DC Circuit Rules vs. FOIA for Draft Census Letter

A federal court ruled on Tuesday that drafts of a letter that was ultimately sent by the US Department of Justice asking for a question about citizenship in the 2020 census are not publicly accessible records under law. on freedom of information.

In a 24-page reviewcircuit judge Patricia Millette was joined by circuit judges Neomi Rao and Gregory Katsas on a three-judge panel of the United States Circuit Court for the District of Columbia in rejecting efforts by the Campaign Legal Center to obtain these drafts. Millet is a barack obama named person; Rao and Kansas were nominated by donald trump.

The original letter, sent by DOJ’s General Counsel of the Division of Justice Management Arthur Garywas used by the then Secretary of Commerce Wilbur Ross to argue for the inclusion of the controversial issue. Shortly after the DOJ made its request, however, the CLC filed a FOIA request for documents that would explain how and why the DOJ came to ask the citizenship question. Over time, the DOJ withheld more than 100 pages of responsive documents under two exemptions to the nation’s first transparency law.

Many FOIA exemptions are contained in the underlying law. The documents relevant to CLC’s request were the documents excluded under Exemption 5, which generally protects “pre-sentence” and “deliberative” documents.

The CLC prosecuted the documents withheld – and certain redactions contained in the documents produced. In 2020, a DC district court granted the nonprofit group access to a number of documents.

“[T[he court finds that the relevant decision for purposes of Exemption 5 is the one made by [then attorney general Jeff Sessions] ask the question of citizenship, not the decision on the final content of the letter,” the U.S. District Judge said. Tanya Chutkanan Obama appointee, wrote in a 27-page review. “Emails sent and drafts written after this ruling are therefore not pre-sentence and cannot be withheld under Exemption 5.”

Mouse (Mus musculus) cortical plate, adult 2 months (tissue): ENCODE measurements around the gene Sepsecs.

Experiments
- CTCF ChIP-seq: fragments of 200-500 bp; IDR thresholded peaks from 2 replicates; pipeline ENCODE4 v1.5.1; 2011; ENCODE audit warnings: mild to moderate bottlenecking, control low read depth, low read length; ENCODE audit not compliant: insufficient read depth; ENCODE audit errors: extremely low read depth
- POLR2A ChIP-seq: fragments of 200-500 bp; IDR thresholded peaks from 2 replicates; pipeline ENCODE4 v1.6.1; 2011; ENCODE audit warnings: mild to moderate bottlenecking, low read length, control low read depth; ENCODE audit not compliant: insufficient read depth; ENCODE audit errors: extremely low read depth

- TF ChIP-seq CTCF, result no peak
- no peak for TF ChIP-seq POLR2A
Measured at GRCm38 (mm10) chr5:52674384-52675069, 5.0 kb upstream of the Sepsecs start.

On appeal, the lower court was largely reversed.

“The parties do not dispute, and could not on this file either, that the documents in question were created after [Sessions’] decision to ask the Census Bureau to include a citizenship question in the census,” Millett wrote. “So they weren’t pre-decisional about that political judgment.”

The court decided, after further analysis, that the policy judgment decision does not end the investigation or the time frame in which the agency is allowed to claim that it is still making its decisions.

From the opinion at length:

The political judgments involved in crafting Gary’s letter went beyond the single, fundamental decision to ask a citizenship question. As the jurisprudence of this Court has recognized, appeals to substantive judgment made in the process of writing and editing an official agency document that first communicates a policy decision can themselves embody determinations distinct policies, particularly where the content of such communication itself shapes and refines underlying political judgment or will have direct consequences for ongoing agency programs and policies.

“In other words, even after an agency head sets the policy direction for the agency at the macro level, the subsequent work needed to define, refine, debate, and flesh out the boundaries and justifications for this position may, after proper demonstration, also qualify as pre-sentence,” continues Millett.

The opinion cites the plaintiffs’ own admission that “the internal deliberations involved in crafting and defining the precise content and scope of the agency’s arguments, as well as the most effective way to make the position of the agency in a brief, all involve the type of substantive policy judgments labeled as pre-sentences” in the context of the United States Solicitor General’s appearance before the United States Supreme Court.

Tuesday’s ruling was not a total loss for the group, however, as the opinion returns to the lower court to decide whether “several redacted emails were pre-sentence and deliberative.”

Law&Crime contacted CLC to comment on this story, but no response was immediately received at the time of publication.

[image via BRENDAN SMIALOWSKI/AFP/Getty Images]

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